In your first sentence, you should take the first person out and add an s to matures (this happens more than once in the essay). Keep essay in present tense (2nd sentence). You develop some interesting ideas, but need to present a more specific thesis about feminism. It is totally appropriate for you to start with S.’s mom, but what is the thesis? Also, focusing on the beauty of the text is also appropriate—but can you tie it into a thesis. You do not necessarily have to—but it would add value to your assertion of beauty. Okay, I’m seeing now—your thesis is at the end of that first long paragraph—you obviously need to “get to the point” quicker. And it is not the society “we live in”, so be careful with your phrasing. What exactly is Joyce saying about the imporatance of women…you are almost there.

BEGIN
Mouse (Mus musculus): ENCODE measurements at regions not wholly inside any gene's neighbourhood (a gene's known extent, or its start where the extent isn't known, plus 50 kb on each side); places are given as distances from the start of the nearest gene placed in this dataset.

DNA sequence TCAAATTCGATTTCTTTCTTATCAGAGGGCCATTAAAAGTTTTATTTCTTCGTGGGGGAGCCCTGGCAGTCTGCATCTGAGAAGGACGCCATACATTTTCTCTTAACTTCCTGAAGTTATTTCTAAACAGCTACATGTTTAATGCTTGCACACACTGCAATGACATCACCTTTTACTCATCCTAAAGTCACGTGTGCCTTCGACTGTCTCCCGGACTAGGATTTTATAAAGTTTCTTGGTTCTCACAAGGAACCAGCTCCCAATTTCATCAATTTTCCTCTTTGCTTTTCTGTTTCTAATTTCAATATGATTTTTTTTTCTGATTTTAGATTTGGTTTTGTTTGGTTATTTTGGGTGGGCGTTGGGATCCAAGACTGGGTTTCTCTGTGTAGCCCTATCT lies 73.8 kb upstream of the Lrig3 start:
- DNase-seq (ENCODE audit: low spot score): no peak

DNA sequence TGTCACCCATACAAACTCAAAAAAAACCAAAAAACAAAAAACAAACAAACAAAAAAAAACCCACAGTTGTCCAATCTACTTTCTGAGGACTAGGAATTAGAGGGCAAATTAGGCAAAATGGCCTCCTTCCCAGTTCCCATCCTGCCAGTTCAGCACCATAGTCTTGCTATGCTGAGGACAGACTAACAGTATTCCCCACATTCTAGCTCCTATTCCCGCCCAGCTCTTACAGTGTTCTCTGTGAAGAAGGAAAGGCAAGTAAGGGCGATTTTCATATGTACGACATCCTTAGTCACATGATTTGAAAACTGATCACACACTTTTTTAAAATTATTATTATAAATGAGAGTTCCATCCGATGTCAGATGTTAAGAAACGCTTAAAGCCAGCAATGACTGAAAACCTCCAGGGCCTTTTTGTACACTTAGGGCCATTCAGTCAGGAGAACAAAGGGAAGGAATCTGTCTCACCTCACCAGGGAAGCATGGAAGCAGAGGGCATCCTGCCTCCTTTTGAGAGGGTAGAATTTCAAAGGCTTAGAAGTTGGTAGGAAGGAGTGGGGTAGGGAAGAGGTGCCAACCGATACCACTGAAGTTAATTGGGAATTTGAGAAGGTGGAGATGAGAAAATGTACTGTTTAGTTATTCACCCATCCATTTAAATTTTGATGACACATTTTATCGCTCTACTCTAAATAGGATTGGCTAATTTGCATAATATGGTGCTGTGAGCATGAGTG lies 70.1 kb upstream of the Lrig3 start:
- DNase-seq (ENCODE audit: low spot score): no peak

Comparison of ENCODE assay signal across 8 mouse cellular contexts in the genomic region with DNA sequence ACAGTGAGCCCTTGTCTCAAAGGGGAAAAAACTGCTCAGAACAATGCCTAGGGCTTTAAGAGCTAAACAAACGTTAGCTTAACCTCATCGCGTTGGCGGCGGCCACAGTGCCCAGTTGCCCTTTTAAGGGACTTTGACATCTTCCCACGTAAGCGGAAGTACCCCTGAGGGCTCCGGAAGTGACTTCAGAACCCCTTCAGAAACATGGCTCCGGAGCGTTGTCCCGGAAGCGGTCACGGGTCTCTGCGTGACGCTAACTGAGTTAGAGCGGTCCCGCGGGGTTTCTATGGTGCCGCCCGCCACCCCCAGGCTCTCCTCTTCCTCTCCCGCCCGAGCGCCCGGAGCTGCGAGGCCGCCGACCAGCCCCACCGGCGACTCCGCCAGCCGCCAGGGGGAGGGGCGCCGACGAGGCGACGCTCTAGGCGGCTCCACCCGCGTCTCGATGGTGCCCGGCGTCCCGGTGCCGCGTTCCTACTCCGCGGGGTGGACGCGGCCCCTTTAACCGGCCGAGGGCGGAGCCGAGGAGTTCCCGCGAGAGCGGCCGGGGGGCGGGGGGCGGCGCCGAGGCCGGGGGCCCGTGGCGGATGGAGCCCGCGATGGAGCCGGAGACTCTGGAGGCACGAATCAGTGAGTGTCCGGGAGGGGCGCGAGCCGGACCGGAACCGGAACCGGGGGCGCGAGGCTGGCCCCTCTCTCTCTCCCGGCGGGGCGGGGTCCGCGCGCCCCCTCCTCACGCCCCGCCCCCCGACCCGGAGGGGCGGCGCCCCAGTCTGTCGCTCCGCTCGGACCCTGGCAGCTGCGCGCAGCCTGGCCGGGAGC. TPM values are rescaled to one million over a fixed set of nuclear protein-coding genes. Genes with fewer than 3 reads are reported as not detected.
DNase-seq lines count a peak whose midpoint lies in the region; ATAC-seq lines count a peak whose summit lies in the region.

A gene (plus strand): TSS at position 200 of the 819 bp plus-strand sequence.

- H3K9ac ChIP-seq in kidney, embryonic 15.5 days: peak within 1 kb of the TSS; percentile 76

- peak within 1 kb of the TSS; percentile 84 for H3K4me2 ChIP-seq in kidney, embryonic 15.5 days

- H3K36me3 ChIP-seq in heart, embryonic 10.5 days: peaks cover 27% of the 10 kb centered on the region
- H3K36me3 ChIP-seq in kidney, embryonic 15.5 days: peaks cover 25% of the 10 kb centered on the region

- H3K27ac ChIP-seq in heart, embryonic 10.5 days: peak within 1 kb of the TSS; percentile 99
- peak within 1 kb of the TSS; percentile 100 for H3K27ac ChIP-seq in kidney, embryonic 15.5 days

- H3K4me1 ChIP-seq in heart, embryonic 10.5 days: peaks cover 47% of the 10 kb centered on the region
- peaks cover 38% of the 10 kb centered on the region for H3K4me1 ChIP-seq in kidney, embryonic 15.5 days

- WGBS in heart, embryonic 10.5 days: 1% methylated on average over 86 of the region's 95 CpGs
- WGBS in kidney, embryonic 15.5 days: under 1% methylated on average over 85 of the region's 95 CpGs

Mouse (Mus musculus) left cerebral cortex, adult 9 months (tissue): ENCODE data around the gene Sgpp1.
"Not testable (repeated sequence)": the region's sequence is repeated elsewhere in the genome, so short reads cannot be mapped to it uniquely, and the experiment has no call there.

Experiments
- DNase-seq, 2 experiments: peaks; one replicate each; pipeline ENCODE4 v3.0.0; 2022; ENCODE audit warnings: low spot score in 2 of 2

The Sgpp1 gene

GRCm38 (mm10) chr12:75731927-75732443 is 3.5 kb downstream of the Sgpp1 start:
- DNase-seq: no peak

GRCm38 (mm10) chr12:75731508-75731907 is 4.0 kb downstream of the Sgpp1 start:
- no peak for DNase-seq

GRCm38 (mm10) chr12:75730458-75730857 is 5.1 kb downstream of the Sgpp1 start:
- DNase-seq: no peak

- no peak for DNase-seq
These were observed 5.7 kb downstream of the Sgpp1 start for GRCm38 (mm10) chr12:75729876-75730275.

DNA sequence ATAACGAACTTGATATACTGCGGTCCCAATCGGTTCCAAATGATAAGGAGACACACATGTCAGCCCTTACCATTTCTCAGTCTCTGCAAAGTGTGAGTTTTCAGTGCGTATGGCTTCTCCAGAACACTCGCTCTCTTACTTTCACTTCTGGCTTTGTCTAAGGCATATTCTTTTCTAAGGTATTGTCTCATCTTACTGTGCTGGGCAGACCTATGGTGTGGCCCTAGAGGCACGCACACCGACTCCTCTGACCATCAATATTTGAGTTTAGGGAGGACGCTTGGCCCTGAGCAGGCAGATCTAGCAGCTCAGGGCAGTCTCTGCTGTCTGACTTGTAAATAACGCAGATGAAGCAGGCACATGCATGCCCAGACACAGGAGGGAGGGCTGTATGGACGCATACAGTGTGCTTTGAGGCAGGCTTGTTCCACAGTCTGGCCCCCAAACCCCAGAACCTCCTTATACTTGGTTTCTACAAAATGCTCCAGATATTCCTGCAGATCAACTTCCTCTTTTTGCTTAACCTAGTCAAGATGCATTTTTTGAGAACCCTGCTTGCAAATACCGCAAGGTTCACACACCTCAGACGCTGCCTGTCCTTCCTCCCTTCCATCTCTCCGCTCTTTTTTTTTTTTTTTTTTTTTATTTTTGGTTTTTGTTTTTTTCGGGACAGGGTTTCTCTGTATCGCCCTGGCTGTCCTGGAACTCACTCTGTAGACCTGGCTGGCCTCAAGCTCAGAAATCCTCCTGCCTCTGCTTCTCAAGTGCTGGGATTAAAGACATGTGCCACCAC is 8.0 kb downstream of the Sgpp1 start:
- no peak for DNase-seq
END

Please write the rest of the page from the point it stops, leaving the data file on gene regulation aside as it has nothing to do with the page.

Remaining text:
Very well done in treatment of first passage to set up importance of female relationship, but watch the typos and awkward phrasings. Also, you could’ve explicated a little more specifically, but as far as using this to set up your ideas, well done.

Typos increasing as essay progresses and you are spending less time with the text and focusing too generally on S. rather than explicating text. You also stopped citing page numbers for text. You are also back and forth between past and present tense. I’m not sure how this scene represents feminism in any way. The writing here seems very scattered and you are more focused on making points rather than how joyce is creating meaning. This is the type of thing that is easy to find on line and easy to write, which is why I don’t want this type of writing—it is not really analysis.